Catfish fishing is extremely popular in the U.S. and around the world. Here, we breakdown everything you need to know about fishing for catfish
"I Was Like Holy Cow!" Said The Chester Hester, the angler who pulled an extremely rare piebald blue catfish from the Mississippi river.
Grilled catfish is easy, delicious, and another sure-fire way to cook the hard fighting, abundant but often underappreciated bottom-dwelling catfish.
Catfishing is dangerous, even to the most experience fisherman, and especially in fluke situations like this. Here's a true story of catfishing gone wrong.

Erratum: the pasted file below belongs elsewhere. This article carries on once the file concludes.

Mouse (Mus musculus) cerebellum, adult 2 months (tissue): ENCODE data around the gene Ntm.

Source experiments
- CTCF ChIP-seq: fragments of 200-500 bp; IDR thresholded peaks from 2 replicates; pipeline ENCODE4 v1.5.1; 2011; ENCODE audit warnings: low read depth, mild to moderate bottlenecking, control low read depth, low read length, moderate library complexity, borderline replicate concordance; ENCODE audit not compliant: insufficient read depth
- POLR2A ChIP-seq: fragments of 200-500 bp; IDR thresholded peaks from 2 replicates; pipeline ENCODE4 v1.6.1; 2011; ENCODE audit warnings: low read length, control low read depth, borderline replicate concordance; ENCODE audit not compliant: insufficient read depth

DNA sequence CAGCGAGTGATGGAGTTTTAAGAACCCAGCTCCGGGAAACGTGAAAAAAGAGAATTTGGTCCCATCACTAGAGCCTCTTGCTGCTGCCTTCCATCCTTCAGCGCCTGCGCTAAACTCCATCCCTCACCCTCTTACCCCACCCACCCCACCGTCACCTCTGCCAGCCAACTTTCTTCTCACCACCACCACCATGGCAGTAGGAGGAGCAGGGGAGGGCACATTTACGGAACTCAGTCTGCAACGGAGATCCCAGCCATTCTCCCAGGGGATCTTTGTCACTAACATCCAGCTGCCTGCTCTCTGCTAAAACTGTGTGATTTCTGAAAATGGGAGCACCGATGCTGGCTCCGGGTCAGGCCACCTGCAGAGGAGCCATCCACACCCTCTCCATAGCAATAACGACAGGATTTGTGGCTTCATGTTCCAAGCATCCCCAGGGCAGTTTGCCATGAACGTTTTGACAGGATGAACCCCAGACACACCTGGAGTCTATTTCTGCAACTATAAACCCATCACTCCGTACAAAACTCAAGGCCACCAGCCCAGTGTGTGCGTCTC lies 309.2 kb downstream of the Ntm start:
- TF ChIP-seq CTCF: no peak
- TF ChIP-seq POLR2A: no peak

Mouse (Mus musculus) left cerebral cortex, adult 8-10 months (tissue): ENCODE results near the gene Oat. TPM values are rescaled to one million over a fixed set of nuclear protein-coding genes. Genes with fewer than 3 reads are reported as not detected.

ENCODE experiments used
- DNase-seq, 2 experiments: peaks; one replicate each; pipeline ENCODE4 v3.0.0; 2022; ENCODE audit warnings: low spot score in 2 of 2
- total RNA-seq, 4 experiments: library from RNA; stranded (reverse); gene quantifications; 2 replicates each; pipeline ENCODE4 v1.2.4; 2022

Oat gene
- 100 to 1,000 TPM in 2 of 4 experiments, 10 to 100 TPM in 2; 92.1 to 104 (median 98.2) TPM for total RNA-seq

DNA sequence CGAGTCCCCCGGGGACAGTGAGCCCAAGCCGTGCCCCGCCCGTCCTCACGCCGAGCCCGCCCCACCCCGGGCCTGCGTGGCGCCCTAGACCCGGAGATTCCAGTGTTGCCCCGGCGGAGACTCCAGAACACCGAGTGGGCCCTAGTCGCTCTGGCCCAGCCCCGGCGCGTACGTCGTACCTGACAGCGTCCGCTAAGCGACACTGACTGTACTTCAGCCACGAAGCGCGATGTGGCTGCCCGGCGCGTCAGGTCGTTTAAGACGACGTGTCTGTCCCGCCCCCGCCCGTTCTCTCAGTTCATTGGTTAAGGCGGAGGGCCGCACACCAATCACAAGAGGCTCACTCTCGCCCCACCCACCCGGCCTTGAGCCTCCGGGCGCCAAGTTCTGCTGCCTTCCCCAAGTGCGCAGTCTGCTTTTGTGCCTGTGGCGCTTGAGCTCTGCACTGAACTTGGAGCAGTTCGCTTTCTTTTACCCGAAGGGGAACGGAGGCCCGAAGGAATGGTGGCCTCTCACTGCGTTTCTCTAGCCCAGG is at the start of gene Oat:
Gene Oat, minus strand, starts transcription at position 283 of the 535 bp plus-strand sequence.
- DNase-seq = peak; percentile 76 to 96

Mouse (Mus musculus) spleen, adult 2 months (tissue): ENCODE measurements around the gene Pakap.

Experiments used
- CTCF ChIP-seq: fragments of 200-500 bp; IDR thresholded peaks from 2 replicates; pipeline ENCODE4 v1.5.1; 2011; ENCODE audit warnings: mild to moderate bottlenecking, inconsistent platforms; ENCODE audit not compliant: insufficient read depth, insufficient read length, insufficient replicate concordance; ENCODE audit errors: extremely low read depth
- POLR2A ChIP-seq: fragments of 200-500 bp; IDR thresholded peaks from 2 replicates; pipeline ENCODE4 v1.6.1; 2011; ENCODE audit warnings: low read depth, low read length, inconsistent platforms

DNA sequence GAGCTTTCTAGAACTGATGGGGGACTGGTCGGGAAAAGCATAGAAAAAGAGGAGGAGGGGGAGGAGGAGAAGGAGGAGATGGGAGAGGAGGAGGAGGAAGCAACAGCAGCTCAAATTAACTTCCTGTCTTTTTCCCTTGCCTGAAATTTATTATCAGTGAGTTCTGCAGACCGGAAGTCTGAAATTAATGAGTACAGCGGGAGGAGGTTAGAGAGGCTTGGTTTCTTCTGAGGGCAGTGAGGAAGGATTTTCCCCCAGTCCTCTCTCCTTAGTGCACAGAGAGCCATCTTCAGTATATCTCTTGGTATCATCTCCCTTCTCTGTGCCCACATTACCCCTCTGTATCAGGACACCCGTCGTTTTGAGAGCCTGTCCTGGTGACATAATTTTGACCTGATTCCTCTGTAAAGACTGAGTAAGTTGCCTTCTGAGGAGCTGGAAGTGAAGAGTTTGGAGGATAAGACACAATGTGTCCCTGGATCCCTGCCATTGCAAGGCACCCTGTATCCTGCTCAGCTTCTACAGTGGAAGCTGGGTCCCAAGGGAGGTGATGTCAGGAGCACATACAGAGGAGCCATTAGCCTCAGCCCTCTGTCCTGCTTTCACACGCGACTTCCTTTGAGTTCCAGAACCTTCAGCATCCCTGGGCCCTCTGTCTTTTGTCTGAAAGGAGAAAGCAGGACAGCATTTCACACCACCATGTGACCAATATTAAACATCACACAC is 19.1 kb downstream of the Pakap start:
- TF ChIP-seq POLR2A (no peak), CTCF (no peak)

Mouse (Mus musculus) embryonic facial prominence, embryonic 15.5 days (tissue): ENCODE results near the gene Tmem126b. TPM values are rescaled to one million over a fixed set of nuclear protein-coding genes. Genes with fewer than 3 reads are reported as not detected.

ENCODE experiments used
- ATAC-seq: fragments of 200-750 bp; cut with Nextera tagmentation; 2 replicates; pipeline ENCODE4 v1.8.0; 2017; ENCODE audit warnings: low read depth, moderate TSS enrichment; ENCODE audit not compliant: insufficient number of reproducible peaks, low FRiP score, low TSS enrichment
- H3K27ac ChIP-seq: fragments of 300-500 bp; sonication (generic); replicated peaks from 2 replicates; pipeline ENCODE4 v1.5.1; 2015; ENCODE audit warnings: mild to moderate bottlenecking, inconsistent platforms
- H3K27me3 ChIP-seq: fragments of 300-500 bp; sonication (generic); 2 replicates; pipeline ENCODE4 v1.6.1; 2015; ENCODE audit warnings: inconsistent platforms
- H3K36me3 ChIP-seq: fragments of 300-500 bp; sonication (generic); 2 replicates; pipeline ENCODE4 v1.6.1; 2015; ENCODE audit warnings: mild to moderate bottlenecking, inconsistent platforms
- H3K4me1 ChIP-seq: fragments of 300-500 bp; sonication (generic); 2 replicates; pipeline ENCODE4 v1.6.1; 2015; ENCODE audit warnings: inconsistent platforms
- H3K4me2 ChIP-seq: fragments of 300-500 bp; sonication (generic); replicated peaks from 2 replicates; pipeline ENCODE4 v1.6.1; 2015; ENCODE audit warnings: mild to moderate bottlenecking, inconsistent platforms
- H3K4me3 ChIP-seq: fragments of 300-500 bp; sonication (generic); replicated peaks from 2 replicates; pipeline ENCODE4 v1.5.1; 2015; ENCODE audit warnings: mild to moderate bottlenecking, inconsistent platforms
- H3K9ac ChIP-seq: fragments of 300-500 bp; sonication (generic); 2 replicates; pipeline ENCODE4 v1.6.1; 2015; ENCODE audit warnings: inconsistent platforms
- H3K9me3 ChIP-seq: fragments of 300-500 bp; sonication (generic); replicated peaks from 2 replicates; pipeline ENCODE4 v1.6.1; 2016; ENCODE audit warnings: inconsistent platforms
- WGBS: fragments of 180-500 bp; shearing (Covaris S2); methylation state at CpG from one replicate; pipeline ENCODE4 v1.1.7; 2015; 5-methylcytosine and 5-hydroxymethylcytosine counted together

Fishing records in any state in the south are held to a higher standard, both due to the size of southern fish and the amount of southern anglers. The Georgia Catfish Record was one of the holiest records in all of fishing, as channels and blues grow to huge sizes down there. This is why
The Channel Catfish is one of America's most popular gamefish. Channel catfish swim in ponds, rivers, lakes, and creeks throughout North America.
Here is the record flathead catfish for every state in America. With some fish growing over 100 lbs, it's easy to see why so many anglers target flatheads.
Catfishing is often done with stink baits, live bait, cut bait, but hardly ever with artificial lures. Here's how to haul em in using lures for catfish:
Catfish scent can make all the difference when targeting our whiskered friends. Here are 5 secrets about catfish scents you need to know: